Maximize Your Long-Term Salary Growth
By Margaret Steen, for Yahoo! HotJobs
If you're happy with your current salary, it would be easy to just sit back and enjoy it. But if you want to make sure your earnings keep rising over the long term, you need a strategy to protect against salary plateaus and unemployment.
Experts offer the following tips for maximizing your earnings over the course of your career.
Watch Industry Trends Carefully
"If your professional area is vulnerable to economic shifts, don't cling to it just because it is familiar and comfortable," said Libby Pannwitt, principal of the Work Life Design Group in San Carlos, California. Take a class or even get an advanced degree to arm yourself with skills that are more enduring.
For example, Marianne Adoradio, a recruiter and career counselor in Silicon Valley, said she sees otherwise excellent candidates for human resources positions who don't have global HR experience -- something that is a requirement for more and more positions. She advises people in the field -- even if they aren't currently job hunting -- to make sure they're working on projects with a global component. If they aren't, they need to ask their boss how they can gain this experience.
If You Reach a Salary Plateau, Understand the Reason
In many fields, people start out their careers with a succession of rapid salary increases. These increases taper off after a time, though, unless they enter management. Some companies have career paths for nonmanagers with highly specialized skills, so if you're not interested in management, you may want to pursue one of those.
If the problem is that your field of expertise is no longer in as much demand as it used to be, then you may need to look at a move to a related field.
Make Yourself Marketable Inside -- and Outside -- Your Company
"The most successful people develop themselves to add a lot of value to any company in the industry, not just their company alone," said Steve Levin, principal of Leading Change Consulting & Coaching in Portola Valley, California. This will give you more leverage in internal negotiations -- and more options if you decide to leave your current company.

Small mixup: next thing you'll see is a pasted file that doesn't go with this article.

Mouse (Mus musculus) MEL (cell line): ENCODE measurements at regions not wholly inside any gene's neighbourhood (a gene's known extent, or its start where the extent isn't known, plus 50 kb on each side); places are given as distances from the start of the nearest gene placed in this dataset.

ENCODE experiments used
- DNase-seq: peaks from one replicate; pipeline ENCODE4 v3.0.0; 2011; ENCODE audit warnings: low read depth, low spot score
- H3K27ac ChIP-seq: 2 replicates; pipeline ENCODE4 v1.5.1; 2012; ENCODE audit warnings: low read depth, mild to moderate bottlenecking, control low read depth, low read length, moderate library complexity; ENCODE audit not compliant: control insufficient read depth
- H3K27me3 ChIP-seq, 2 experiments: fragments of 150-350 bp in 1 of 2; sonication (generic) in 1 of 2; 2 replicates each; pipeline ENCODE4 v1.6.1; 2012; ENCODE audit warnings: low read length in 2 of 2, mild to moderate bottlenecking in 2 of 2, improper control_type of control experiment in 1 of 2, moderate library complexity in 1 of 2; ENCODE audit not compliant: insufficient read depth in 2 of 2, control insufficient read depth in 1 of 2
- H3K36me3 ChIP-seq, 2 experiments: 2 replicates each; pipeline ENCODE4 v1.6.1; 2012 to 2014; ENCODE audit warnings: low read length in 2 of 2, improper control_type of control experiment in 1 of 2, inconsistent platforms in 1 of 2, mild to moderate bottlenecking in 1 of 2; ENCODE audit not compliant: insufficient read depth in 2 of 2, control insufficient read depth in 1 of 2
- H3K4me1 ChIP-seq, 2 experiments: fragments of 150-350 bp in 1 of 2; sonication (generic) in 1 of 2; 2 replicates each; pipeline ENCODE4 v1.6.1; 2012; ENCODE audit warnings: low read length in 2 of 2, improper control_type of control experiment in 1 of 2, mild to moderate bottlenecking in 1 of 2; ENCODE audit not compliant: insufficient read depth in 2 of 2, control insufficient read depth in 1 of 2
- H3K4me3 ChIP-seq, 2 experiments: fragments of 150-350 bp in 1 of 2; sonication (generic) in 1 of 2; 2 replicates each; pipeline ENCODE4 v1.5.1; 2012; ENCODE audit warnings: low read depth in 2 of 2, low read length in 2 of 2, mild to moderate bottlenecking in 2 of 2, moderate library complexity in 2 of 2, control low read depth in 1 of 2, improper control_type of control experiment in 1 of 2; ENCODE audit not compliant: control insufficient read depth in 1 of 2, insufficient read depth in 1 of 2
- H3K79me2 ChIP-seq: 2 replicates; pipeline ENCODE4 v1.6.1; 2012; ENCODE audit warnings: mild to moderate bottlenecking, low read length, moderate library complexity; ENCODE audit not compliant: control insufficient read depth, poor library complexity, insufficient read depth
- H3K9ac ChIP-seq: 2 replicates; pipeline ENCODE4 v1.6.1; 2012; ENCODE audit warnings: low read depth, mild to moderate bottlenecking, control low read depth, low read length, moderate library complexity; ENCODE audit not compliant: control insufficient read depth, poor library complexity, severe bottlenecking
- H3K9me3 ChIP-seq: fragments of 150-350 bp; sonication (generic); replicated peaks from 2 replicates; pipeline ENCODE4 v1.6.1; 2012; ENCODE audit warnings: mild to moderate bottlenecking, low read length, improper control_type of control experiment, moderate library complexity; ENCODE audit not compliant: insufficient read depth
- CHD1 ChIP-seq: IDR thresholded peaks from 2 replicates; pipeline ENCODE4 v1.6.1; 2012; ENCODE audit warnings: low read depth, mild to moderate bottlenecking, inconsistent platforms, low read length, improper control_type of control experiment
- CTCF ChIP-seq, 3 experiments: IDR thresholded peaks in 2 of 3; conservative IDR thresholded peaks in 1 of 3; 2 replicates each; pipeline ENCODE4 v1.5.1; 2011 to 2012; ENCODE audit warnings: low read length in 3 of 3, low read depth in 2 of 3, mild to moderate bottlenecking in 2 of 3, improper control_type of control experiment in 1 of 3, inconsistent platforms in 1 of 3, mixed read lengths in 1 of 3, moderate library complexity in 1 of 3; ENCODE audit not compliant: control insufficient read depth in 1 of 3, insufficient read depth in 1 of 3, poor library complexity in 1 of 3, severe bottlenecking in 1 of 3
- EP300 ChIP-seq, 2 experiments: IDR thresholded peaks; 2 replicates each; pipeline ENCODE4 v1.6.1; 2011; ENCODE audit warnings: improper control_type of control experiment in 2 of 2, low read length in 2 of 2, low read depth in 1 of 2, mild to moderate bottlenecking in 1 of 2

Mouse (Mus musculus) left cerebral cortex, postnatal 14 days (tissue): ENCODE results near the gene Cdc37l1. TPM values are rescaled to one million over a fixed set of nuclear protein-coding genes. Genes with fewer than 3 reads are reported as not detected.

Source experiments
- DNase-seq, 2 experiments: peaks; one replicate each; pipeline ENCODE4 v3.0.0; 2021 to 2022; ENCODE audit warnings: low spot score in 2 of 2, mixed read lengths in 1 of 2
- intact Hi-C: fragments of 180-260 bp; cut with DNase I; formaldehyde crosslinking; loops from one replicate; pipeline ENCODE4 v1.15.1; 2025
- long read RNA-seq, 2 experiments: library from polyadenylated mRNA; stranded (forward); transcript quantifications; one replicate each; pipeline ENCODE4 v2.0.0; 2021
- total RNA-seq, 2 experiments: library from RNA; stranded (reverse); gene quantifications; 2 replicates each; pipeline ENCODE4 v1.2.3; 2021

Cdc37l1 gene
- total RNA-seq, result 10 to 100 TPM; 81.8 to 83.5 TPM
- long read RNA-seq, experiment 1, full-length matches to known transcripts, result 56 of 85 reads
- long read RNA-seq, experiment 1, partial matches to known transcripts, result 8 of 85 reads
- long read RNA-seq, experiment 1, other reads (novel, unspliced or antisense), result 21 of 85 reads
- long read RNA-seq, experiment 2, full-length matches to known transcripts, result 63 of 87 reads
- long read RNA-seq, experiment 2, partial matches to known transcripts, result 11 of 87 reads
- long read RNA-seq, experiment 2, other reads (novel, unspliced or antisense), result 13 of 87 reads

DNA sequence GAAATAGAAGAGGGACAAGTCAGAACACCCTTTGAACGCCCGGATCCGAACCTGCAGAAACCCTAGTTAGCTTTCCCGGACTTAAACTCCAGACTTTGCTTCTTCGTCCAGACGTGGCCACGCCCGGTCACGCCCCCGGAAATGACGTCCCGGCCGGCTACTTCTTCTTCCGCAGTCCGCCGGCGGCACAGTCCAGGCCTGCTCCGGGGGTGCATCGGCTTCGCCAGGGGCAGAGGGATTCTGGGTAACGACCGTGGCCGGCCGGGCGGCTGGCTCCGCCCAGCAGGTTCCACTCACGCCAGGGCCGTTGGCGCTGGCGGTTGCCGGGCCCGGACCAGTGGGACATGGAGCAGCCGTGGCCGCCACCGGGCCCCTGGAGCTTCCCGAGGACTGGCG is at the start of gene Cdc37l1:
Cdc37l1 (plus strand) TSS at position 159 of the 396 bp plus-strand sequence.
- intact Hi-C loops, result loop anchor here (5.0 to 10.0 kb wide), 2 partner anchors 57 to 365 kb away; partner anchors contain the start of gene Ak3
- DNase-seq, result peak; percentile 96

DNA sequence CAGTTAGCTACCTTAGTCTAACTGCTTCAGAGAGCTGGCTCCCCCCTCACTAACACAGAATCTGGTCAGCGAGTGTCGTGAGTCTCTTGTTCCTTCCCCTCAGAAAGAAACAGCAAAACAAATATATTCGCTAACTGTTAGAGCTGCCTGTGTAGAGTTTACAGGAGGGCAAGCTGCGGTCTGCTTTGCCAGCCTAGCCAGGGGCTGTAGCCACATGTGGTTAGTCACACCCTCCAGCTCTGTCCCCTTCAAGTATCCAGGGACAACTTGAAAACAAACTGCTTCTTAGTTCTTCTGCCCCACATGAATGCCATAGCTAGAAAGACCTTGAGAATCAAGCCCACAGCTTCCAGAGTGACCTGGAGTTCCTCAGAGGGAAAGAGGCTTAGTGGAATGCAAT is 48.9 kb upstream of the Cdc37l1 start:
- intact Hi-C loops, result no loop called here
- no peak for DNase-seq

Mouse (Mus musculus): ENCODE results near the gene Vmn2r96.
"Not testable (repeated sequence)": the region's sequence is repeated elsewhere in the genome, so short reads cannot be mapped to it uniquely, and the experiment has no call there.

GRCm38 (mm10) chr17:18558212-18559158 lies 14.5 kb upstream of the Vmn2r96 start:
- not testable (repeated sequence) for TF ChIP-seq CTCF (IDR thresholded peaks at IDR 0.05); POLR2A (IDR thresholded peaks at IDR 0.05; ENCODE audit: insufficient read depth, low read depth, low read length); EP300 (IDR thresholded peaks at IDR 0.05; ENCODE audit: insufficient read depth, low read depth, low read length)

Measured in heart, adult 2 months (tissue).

One tip for being marketable across an industry: Try to work for "name-brand companies," Adoradio said. Recruiters often prefer candidates who have worked for industry-leading companies. Having one on your resume will help your long-term career prospects.
Consider Multiple Income Streams
Some people branch out from their main job to take on consulting work or teach a course in their field. This may help advance your primary career if the work helps you stay current or showcases your expertise. If your second job is in a different field, the second income will increase your earnings and help shield you from the downturns in your main industry.
Don't Focus Too Narrowly on Money
"Raises and promotions are given to people who generate trust and demonstrate competence to handle more complexity," Levin said. Focus on this, and the money will likely follow.
And remember that learning new skills in a job can be just as important as the money.
"When that learning stops, when that development stops, it's time to move," said Leslie G. Griffen, managing partner of Career Management Associates in Overland Park, Kansas.